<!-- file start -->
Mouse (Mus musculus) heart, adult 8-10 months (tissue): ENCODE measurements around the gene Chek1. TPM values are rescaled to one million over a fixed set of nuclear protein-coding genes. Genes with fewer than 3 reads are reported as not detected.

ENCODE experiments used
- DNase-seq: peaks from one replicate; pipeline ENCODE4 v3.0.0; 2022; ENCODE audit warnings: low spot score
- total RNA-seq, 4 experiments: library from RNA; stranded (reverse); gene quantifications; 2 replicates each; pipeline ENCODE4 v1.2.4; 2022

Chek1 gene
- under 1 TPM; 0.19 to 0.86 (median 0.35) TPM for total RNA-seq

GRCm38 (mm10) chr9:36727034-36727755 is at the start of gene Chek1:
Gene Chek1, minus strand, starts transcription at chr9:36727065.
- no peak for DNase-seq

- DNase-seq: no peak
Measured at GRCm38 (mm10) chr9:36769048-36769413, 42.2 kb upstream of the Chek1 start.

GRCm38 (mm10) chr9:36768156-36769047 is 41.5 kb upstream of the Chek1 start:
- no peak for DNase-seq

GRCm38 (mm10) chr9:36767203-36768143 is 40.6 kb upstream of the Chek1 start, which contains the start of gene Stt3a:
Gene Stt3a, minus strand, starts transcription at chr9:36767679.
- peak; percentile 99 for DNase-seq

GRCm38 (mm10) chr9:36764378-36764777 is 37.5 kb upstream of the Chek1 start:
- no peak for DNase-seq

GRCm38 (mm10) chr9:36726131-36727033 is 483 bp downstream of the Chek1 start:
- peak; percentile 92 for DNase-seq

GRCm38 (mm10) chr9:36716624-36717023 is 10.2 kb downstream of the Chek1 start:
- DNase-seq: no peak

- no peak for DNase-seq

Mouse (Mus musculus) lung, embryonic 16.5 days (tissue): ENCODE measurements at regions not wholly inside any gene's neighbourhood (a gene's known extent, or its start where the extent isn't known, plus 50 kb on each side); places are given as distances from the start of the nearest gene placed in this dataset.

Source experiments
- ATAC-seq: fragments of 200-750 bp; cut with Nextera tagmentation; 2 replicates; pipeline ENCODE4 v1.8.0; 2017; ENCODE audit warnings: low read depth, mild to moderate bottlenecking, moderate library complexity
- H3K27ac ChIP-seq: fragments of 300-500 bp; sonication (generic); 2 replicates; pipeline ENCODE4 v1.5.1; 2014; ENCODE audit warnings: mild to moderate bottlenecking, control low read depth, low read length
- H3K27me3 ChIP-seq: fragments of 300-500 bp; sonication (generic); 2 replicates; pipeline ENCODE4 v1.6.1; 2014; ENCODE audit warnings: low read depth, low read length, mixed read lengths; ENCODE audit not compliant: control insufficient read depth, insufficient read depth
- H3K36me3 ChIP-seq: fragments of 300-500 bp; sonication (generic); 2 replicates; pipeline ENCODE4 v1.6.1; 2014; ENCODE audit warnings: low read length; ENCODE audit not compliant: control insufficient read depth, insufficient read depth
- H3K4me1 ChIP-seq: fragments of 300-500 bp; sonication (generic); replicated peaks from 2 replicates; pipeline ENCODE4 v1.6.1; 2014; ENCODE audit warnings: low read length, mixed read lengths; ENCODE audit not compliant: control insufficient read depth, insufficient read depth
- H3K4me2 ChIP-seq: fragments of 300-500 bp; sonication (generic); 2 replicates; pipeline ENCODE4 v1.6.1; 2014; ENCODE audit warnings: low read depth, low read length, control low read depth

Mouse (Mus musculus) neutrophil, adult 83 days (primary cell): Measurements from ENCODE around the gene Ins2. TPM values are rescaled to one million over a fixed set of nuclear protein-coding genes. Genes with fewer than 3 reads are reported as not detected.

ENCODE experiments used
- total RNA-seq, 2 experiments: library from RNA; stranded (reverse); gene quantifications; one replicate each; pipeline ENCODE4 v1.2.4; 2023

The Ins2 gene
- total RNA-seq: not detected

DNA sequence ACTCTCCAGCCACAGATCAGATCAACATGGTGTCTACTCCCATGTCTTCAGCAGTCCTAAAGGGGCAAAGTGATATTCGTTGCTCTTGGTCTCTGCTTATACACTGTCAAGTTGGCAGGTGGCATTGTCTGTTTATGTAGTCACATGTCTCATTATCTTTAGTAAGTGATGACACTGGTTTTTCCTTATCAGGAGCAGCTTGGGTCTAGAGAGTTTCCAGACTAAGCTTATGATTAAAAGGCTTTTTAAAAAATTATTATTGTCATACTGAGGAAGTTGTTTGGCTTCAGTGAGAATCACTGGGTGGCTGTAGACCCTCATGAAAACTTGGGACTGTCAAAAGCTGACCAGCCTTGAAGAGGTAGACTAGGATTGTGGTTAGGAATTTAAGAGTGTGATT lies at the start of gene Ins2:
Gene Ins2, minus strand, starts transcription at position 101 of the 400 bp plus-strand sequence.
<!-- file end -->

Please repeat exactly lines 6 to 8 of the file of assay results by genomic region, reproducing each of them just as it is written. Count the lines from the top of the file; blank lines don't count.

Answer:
- under 1 TPM; 0.19 to 0.86 (median 0.35) TPM for total RNA-seq

GRCm38 (mm10) chr9:36727034-36727755 is at the start of gene Chek1:
Gene Chek1, minus strand, starts transcription at chr9:36727065.